Turnaround strategy only 'silly fantasy' about RIM
BlackBerry maker denies it's mulling split, ready to embrace glorious future
In the political world, the general rule of thumb is the more vehement the denial, the more likely a charge/rumor/allegation is true. Think finger-wagging Bill Clinton or indignant Anthony Weiner.
So when anonymous sources "close" to Research in Motion condescendingly deny a report that the beleaguered BlackBerry maker may split its hardware and software divisions or even sell a chunk of the company, you can safely assume those options are on the table.
From The Globe and Mail:
The report mentions Facebook and Amazon as potential buyers, but on Sunday several people close to RIM dismissed the news as “a silly fantasy,” and “one of the most ridiculous ideas I have heard in a while.”
Is it really "silly" or "ridiculous" that a company whose fortunes continue to plummet with no end in sight, which currently is worth one-third of what it was a year ago and 6% of what it was four years ago, and whose once-leading market share is rapidly approaching asterisk status behind the iPhone and Androids, might be looking for ways to salvage some value for shareholders?
Also read: RIP, RIM
Wouldn't it be more silly or ridiculous, not to mention irresponsible, if that company's board wasn't actively pursuing dramatic strategic options that include a split or sale? Do the "sources" close to RIM take at face value -- or expect us to take at face value -- the company's claim in a May 29 "business update" that it hired J.P. Morgan and RBC Capital Markets only to explore "opportunities to leverage the BlackBerry platform through partnerships, licensing opportunities and strategic business model alternatives"?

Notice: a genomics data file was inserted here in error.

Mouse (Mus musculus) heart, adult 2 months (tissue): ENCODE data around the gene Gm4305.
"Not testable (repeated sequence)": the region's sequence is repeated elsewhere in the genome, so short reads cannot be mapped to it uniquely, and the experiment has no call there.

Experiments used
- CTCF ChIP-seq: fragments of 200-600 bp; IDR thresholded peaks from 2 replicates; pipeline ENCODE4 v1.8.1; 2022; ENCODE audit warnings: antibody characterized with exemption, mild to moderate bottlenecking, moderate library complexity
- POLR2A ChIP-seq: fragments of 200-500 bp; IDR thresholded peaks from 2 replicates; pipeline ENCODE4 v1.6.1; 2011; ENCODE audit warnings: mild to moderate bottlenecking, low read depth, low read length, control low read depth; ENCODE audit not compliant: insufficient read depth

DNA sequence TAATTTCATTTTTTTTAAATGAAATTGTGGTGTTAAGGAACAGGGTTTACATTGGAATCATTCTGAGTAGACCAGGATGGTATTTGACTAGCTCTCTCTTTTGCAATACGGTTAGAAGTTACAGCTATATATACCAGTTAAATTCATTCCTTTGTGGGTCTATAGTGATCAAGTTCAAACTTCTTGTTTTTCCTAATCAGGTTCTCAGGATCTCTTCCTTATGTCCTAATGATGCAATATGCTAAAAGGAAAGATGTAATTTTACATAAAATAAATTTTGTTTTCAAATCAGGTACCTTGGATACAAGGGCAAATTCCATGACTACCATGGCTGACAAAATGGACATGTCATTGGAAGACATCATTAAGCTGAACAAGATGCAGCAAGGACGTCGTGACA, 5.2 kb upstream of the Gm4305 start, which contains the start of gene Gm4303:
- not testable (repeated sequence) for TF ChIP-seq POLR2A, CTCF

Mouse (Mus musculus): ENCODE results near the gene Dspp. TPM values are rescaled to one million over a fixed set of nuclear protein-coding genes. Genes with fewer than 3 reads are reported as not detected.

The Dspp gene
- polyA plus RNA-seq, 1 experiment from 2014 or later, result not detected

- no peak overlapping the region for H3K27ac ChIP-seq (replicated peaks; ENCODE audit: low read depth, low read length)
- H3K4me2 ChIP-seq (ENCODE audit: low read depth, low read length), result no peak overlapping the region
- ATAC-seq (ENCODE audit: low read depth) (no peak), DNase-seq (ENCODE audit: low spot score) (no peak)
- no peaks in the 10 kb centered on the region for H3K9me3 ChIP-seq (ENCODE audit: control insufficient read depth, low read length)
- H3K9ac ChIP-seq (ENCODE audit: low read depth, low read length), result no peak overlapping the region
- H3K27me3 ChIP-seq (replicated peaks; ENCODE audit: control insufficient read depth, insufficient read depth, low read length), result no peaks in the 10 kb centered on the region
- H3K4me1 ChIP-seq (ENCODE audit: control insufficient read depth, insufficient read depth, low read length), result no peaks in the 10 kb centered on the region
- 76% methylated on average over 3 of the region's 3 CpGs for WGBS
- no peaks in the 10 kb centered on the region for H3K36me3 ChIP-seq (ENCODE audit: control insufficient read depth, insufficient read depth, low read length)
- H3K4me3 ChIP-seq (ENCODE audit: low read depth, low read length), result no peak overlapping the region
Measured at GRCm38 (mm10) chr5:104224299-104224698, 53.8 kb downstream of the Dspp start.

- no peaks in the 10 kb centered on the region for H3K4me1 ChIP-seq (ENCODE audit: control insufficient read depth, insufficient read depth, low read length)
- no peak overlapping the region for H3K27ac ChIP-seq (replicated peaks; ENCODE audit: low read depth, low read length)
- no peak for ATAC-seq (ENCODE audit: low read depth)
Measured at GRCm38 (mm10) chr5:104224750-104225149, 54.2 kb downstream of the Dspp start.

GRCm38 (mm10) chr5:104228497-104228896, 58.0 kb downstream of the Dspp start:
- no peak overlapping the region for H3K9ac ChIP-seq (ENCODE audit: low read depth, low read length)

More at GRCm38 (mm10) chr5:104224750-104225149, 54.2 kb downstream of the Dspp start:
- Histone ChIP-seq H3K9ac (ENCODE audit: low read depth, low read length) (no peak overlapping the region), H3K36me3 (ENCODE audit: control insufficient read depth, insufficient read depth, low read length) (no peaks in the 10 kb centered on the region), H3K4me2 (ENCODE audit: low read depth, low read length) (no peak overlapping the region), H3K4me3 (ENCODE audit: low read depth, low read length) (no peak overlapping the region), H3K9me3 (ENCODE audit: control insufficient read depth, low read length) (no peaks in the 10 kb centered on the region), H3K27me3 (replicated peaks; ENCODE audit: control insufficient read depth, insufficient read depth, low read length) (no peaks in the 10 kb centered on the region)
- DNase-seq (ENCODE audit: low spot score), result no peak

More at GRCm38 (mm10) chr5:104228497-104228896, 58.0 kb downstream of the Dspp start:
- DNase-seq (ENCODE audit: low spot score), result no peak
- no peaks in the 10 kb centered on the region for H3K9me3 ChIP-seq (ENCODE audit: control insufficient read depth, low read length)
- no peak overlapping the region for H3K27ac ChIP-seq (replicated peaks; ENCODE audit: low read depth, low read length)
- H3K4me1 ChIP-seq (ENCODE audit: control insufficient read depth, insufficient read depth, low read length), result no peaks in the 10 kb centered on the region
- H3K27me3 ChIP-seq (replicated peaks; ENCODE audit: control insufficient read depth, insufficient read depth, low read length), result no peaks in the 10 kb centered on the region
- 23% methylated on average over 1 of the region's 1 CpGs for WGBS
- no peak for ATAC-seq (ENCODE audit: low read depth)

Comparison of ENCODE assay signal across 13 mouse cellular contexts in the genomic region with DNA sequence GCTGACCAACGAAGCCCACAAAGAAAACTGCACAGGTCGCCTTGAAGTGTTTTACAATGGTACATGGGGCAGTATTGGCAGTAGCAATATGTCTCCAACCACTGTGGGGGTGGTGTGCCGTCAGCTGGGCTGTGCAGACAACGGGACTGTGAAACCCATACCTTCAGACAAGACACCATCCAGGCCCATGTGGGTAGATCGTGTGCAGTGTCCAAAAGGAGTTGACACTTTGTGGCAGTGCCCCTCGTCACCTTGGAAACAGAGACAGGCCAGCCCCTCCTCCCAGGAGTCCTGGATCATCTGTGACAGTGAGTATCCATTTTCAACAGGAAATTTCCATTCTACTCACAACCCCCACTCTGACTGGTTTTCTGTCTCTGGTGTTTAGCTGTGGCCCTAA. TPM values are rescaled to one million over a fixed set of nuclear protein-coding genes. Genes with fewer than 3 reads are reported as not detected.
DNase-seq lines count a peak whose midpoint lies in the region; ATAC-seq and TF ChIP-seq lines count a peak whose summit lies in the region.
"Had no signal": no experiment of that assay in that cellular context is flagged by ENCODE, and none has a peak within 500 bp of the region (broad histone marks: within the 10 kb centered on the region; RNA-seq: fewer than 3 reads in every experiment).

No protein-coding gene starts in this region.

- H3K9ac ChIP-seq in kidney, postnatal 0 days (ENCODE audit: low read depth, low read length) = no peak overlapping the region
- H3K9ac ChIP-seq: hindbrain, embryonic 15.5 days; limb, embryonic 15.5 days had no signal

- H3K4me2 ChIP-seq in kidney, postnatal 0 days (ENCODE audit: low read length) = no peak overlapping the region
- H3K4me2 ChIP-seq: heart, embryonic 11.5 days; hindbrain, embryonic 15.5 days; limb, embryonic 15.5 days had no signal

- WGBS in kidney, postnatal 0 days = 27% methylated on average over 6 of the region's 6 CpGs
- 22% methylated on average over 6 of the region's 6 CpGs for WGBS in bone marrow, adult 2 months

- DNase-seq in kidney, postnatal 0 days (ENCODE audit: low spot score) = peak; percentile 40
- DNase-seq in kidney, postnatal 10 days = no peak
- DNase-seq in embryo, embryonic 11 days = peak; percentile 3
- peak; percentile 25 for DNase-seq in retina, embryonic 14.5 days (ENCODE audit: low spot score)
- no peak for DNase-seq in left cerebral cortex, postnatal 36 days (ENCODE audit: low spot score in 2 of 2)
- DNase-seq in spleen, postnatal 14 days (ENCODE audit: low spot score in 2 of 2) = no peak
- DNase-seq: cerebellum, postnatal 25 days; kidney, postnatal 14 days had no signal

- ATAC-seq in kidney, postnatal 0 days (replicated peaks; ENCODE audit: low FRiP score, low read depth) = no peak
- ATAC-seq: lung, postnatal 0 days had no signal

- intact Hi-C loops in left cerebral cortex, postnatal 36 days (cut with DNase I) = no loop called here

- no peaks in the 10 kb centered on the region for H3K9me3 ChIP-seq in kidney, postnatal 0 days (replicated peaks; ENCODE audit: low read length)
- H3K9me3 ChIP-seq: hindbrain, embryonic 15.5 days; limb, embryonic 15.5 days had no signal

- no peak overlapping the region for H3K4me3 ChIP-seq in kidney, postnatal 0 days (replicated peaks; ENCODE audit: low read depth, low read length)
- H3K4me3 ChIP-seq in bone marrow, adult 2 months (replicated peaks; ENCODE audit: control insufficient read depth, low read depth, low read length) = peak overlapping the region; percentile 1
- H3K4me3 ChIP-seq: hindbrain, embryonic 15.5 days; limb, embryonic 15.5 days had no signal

One would hope not, especially since the May 29 statement also left the company plenty of room to maneuver. Regarding the decision to hire RBC and J.P. Morgan, RIM said:
These advisors have been tasked to help us with the strategic review we referenced on our year-end financial results conference call and to evaluate the relative merits and feasibility of various financial strategies...
Since a former RBC analyst last year suggested RIM split its hardware and software businesses, it's reasonable to assume the idea has been kicked around the office and in meetings with RIM. Seriously, wouldn't there be something wrong if it weren't?
But denials buy time, and RIM is in that strange place where it needs more time figure out how to salvage something from its implosion, but is running out of time to execute. After all, we're getting to a point where you have to wonder 1) how long RIM can continue to lose money and lay off staff before going the way of Nortel, and 2) whether RIM has assets worth enough to any potential buyer.
Eric Savitz at Forbes wrote about this on Tuesday, quoting a note to clients from Wedge Partners analyst Brian Blair:
“We don’t see an M&A opportunity near term, mainly because we don’t believe RIM has much to offer. If there was value in the Network Operating Center back in the day, it seems to have faded. If we have learned one thing from the iPhone, it’s that the device’s security is ‘good enough’ for the government and ‘good enough’ for the enterprise. We have seen every type of company replace BlackBerry with the iPhone over the last 3 years. If there is value in RIM’s Blackberry servers placed around the world in large numbers, that value is in decline, as those same servers continue to get ripped out on what seems like a monthly basis.”
Meanwhile, in the face of this grim reality that the entire technology world can see, RIM clings to the truly silly and ridiculous, stating in response to the latest rumors that it intends to regain its former glory under the bold and awesome turnaround plan forged by new CEO Thorsten Heins. Now there's a fantasy.
RIM will report earnings on Thursday. Expect more stonewalling, denial and delusion about the company's future.
Shares (NASDAQ: RIMM) were up 1.1% to 9.20 in early Tuesday afternoon trading after dipping to 8.83, their lowest point since 2003.